THE DARKNESS CONUNDRUM!

By AFP   |   30 November 2015   |   12:22 pm  

DrillBytes

darkness-conundrumElectricity providers in Nigeria have changed name several times with phenomenal advancement in the order of darkness! From the state owned Electricity Commission of Nigeria, ECN to the National Electric Power Authority, NEPA and the Power Holding Company of Nigeria, PHCN, it is always, “UP NEPA”. The state owned company has been unbundled and privatized with interrupted darkness and fraudulent billing unchecked! A National Electricity Regulation Commission, NERC was created to regulate the activities of these companies and act as an interface between them and the consumers, regulation is yet to relieve Nigerians. The immediate past power minister recently stated that consumers get only 50% of generated power. The present government, according to the Vice-President, is making inroads into nuclear and renewable power supply. Electricity generated currently stands at 4,884MW. The problem is big business to some and fighting it attracts reprisals. The way forward, an abridged paper originally delivered by Professor Abubakar Sambo who is the Chairman of the Nigerian National Committee of the World Energy Council on Oct 20, 2015 is here, served.

At the time of the inauguration of Nigeria’s current President, the available electrical power in Nigeria was about 2,500MW but in less than six months, it almost doubled. The Ministry of Power attributed this to enhanced supply of gas to the nation’s newly constructed gas power plants. Electricity supply of 5,000MW is grossly inadequate for over 170 million Nigerians. Even though access to electricity is available to about 55% of the people, load-shedding or rationing of electricity is widely practiced all over the country. Much more than 5,000MW of electricity is required for the socio-economic growth of the nation. Energy planning experts using modern energy modeling tools estimate that, for the Nigerian economy to grow at a rate of 10%, the country’s electricity requirement by 2020 will be of the order of 30,000MW.
The energy mix for electricity supply will need to be broadened from the current two of Hydro and Gas sources to seven of Hydro, Gas, Solar, Wind, Biomass/Biofuel, Coal and Nuclear. Additionally, there will be a requirement for the strengthening and expansion of the national grid along with improvement of distribution systems as well as promoting the development of fuels for gas, coal and nuclear power plants. There is also the need to update both the National Energy Policy and the National Energy Masterplan and pass them into law. The new power plants can be built on the basis of public-private partnerships. The government will then divest its involvement after some years in line with the current policy of getting the private sector to generate and distribute. Many advanced countries along with the International Renewable Energy Agency and the Energy Commission of Nigeria will guide the development of the large scale renewable energy-based power plants. The Ministry of Mines and Steel development would guide the development of clean coal power plants while the International Atomic Energy Agency would guide the development of the nuclear power plants. Projects of the embedded generator types should be vigorously promoted at distribution networks to close the gap in local demand and supply by inviting investors, state governments inclusive, to be part of pre-packaged pilot projects in all the distribution companies.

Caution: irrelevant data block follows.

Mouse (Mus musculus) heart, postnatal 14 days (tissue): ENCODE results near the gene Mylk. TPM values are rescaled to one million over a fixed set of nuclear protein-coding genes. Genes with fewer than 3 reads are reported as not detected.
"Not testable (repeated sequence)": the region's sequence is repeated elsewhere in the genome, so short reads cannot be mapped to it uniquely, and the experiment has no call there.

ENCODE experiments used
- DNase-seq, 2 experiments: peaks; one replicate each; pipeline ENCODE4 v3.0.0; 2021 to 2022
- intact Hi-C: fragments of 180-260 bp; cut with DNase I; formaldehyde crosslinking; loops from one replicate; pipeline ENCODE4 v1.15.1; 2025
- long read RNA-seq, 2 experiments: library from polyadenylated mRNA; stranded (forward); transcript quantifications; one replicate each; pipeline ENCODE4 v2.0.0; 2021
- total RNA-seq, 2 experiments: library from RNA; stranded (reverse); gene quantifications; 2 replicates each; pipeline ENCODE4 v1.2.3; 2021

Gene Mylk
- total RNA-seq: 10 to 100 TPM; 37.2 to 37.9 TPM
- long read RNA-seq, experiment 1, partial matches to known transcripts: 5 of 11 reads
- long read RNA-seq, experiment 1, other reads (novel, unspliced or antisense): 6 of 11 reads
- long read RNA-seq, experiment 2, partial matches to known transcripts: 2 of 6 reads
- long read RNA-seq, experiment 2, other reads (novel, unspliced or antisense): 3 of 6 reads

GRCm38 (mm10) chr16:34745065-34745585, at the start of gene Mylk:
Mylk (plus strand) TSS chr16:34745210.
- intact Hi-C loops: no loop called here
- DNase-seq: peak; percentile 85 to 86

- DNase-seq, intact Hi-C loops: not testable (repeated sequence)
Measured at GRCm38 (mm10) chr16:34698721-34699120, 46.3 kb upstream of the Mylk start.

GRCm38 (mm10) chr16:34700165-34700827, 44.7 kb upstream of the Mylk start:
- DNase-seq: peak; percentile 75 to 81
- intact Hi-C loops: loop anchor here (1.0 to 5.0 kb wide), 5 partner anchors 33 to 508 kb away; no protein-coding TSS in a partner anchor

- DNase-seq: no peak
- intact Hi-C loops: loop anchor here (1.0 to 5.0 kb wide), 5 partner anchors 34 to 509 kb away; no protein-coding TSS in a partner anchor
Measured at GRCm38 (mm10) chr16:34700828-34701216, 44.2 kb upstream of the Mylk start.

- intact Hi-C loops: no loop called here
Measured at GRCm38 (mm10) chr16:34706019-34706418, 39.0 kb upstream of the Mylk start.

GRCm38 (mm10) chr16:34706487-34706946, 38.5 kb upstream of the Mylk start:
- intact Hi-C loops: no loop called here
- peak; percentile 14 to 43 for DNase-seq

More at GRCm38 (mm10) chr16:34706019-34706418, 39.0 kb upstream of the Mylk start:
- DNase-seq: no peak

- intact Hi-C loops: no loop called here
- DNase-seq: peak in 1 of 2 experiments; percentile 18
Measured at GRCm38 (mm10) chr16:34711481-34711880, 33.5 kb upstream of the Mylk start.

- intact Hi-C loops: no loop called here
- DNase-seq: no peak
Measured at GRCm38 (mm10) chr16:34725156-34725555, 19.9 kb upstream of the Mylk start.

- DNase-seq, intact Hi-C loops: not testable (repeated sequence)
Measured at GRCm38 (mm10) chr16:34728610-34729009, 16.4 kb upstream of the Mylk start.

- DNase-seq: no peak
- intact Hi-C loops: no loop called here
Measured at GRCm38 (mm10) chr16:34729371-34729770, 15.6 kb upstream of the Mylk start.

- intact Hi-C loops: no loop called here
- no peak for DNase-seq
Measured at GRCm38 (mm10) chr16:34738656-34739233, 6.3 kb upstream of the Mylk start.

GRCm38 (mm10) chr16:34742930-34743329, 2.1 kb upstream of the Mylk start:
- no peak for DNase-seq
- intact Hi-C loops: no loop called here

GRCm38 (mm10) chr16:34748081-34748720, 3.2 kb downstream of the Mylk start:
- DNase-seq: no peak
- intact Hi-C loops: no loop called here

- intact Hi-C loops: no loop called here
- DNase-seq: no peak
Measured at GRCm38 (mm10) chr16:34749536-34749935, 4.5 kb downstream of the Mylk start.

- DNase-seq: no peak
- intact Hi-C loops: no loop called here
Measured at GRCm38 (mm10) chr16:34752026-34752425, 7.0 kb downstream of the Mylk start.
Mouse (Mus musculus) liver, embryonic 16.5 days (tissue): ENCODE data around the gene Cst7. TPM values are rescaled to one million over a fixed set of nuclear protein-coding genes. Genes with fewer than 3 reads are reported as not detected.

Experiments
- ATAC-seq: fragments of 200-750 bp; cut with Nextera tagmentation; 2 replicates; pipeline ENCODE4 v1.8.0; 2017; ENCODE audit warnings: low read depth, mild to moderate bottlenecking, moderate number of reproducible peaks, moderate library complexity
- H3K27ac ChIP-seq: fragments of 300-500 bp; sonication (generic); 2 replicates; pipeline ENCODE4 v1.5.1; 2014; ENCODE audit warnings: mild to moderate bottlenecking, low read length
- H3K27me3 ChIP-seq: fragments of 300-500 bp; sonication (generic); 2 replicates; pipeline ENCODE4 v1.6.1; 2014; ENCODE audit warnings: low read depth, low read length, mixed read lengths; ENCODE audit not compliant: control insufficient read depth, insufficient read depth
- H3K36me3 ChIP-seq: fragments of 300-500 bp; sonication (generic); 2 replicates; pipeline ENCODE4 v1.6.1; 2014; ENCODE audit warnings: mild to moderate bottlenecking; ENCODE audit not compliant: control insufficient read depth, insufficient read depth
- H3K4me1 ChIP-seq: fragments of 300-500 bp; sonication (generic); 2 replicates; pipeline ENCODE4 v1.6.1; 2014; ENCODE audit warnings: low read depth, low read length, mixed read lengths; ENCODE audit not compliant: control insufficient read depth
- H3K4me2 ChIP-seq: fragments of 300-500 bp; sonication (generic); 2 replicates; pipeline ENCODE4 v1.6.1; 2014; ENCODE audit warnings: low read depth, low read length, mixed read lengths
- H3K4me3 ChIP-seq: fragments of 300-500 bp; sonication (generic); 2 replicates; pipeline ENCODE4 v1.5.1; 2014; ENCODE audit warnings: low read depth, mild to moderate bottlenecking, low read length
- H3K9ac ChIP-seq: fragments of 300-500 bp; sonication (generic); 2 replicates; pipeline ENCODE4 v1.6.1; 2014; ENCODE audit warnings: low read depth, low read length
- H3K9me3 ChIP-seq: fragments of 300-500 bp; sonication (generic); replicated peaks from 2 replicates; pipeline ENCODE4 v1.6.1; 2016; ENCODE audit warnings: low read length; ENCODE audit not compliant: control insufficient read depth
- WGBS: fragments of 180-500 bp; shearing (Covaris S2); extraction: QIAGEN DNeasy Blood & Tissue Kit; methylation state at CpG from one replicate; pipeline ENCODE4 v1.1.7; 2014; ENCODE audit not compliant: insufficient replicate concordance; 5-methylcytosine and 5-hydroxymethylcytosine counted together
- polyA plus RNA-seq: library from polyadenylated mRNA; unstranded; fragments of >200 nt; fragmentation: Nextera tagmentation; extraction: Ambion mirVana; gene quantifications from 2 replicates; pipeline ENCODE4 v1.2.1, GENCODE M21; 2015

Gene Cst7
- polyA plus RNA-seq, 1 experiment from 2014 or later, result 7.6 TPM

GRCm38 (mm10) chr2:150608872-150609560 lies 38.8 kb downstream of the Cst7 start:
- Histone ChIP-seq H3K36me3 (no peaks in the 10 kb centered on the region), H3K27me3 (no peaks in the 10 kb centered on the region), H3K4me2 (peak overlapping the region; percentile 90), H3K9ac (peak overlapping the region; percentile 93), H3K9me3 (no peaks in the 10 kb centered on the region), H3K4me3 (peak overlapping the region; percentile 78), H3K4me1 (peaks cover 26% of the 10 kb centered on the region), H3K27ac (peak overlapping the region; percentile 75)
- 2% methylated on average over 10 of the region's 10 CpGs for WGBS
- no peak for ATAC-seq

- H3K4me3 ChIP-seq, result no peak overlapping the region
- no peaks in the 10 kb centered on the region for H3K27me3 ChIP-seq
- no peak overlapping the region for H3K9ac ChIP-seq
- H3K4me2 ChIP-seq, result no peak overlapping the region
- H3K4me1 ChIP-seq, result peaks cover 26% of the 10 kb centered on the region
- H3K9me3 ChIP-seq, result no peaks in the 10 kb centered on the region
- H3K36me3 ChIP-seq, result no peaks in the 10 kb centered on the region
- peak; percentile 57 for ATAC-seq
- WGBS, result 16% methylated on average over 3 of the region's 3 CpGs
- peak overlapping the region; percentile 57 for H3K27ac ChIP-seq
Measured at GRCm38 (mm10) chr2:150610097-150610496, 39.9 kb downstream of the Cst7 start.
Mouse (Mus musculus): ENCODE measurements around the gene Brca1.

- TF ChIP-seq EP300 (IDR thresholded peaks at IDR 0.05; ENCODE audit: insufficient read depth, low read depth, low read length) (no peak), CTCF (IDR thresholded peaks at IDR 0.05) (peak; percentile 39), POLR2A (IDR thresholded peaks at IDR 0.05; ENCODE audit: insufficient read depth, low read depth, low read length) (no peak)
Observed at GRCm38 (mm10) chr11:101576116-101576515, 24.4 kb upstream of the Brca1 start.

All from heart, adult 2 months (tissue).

The national grid is weak and cannot manage more than 7,000MW, on completion of the ongoing National Independent Power Projects (NIPP) for distribution to consumers. There is urgent need for the grid to be regionalized and privatized to enable the new owners strengthen and expand the grids in line with the dictates of their respective zones. A large part of the existing transmission system is old, unstable and unreliable which results in frequent customer outages at the transmission level. Government should facilitate and encourage the private sector to significantly improve the transmission capacity to deliver power to end users. On distribution, the Federal Government, in line with the electricity power sector reform act 2005, should maximize access to electricity by consumers. The target should be to ensure that there is a distribution mains supply within a distance of 1Km to any consumer cluster in Nigeria. Expansion of the energy mix for new power plants will require new gas fields as well as the development of both open cast and underground coal mines. The sustainable way of doing this is to entice the organized private sector through pragmatic policies and legislations. This will lead to the creation of thousands of jobs as well as promote inter-ministerial cooperation between the ministers of Agriculture, Petroleum Resources, Power and Steel Development.

It is possible to simultaneously achieve the generation and transmission of a minimum of 8,000MW within 18 months from the date of constituting the Federal Executive Council (FEC) of Ministers because the combined capacity of the old and new power plants is 8,000MW if sustained. This is apart from other energy sources that could deliver another 8,000MW within 36 months of take-off of the FEC. This, is however dependent on understanding the internal workings of the power sector as well as working to ensure that the existing infrastructure of the power plants operate at optimal level. Ensuring regular supply of gas from oil companies, securing the pipelines, construction of new gas pipelines, cost effective tariff, provision of meters, upgrading single circuit transmitters to double as well as rehabilitation and expansion of distribution networks are all realistic measures of putting the conundrum under light!



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